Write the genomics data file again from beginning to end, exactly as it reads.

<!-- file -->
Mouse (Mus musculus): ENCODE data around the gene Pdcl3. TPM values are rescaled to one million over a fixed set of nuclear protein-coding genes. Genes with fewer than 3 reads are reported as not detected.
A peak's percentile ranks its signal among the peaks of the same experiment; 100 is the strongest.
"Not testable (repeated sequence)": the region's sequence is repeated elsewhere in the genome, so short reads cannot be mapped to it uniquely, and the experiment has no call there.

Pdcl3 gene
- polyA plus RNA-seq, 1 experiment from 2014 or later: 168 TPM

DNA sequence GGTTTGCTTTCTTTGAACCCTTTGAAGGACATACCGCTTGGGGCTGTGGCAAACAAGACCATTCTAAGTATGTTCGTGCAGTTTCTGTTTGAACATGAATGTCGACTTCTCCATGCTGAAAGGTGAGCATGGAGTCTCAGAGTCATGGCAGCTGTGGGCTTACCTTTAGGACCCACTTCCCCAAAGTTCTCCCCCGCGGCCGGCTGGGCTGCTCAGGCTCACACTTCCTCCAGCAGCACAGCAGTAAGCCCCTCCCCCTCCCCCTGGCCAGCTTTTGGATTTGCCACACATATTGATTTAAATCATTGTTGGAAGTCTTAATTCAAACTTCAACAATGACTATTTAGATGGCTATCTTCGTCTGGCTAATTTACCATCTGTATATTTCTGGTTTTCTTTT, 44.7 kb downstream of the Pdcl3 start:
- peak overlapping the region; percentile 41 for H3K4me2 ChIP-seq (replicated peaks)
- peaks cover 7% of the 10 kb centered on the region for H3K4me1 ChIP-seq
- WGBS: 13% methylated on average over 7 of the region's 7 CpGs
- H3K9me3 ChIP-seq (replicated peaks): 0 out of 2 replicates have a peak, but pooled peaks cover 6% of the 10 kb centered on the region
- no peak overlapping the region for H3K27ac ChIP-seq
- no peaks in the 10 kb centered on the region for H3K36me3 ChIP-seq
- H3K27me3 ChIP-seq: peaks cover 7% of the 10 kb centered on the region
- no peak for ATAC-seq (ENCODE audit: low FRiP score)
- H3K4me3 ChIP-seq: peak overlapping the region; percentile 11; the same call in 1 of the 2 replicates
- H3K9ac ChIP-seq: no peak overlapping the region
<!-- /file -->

Mouse (Mus musculus): ENCODE data around the gene Pdcl3. TPM values are rescaled to one million over a fixed set of nuclear protein-coding genes. Genes with fewer than 3 reads are reported as not detected.
A peak's percentile ranks its signal among the peaks of the same experiment; 100 is the strongest.
"Not testable (repeated sequence)": the region's sequence is repeated elsewhere in the genome, so short reads cannot be mapped to it uniquely, and the experiment has no call there.

Pdcl3 gene
- polyA plus RNA-seq, 1 experiment from 2014 or later: 168 TPM

DNA sequence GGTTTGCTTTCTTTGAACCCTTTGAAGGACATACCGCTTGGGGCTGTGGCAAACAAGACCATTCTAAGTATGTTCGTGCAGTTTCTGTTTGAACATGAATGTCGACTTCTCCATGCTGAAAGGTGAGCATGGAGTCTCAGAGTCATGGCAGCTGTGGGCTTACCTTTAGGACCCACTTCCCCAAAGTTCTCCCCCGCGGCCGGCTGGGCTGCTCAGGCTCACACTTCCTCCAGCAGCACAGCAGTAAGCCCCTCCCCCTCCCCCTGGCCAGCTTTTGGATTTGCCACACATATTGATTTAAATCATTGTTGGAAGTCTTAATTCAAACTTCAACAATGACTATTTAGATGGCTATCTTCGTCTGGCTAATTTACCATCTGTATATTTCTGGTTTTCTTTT, 44.7 kb downstream of the Pdcl3 start:
- peak overlapping the region; percentile 41 for H3K4me2 ChIP-seq (replicated peaks)
- peaks cover 7% of the 10 kb centered on the region for H3K4me1 ChIP-seq
- WGBS: 13% methylated on average over 7 of the region's 7 CpGs
- H3K9me3 ChIP-seq (replicated peaks): 0 out of 2 replicates have a peak, but pooled peaks cover 6% of the 10 kb centered on the region
- no peak overlapping the region for H3K27ac ChIP-seq
- no peaks in the 10 kb centered on the region for H3K36me3 ChIP-seq
- H3K27me3 ChIP-seq: peaks cover 7% of the 10 kb centered on the region
- no peak for ATAC-seq (ENCODE audit: low FRiP score)
- H3K4me3 ChIP-seq: peak overlapping the region; percentile 11; the same call in 1 of the 2 replicates
- H3K9ac ChIP-seq: no peak overlapping the region